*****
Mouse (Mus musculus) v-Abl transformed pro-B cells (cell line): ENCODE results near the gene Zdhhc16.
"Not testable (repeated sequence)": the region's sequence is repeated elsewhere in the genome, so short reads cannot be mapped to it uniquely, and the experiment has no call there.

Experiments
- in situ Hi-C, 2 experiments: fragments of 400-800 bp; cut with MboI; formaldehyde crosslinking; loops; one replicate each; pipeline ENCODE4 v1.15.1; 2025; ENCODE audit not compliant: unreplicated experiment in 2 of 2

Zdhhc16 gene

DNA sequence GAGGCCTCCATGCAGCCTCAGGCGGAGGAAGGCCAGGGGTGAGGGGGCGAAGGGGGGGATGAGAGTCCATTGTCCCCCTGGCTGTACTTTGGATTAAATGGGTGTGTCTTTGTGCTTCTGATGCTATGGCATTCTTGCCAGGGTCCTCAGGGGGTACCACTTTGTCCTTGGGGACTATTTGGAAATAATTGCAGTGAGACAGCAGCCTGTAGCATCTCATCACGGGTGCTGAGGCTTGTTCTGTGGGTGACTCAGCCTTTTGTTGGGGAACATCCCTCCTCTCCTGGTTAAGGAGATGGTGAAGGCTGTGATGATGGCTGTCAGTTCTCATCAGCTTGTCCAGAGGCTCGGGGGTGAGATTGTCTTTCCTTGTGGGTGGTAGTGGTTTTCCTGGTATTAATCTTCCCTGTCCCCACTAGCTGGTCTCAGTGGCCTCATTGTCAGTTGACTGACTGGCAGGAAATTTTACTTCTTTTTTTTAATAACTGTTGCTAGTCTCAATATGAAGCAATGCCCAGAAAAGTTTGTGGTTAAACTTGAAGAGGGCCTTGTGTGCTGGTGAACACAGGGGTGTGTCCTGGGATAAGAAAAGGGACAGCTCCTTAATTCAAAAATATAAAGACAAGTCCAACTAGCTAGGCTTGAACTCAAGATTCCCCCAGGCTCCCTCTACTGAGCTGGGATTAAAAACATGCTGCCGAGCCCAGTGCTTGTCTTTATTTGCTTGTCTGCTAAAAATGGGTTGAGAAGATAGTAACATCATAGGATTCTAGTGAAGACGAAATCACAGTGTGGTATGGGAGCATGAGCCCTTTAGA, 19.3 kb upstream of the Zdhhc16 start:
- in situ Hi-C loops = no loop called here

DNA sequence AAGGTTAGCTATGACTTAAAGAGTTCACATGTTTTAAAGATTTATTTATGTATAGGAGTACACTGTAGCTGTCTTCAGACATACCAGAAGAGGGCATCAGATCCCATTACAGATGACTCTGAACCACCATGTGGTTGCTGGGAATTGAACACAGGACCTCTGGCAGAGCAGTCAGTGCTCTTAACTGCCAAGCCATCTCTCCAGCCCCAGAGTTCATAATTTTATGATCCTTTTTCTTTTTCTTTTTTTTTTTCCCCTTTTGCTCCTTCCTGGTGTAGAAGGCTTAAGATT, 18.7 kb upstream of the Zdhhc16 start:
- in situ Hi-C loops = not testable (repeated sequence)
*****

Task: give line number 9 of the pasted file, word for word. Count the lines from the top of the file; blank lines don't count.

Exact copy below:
- in situ Hi-C loops = not testable (repeated sequence)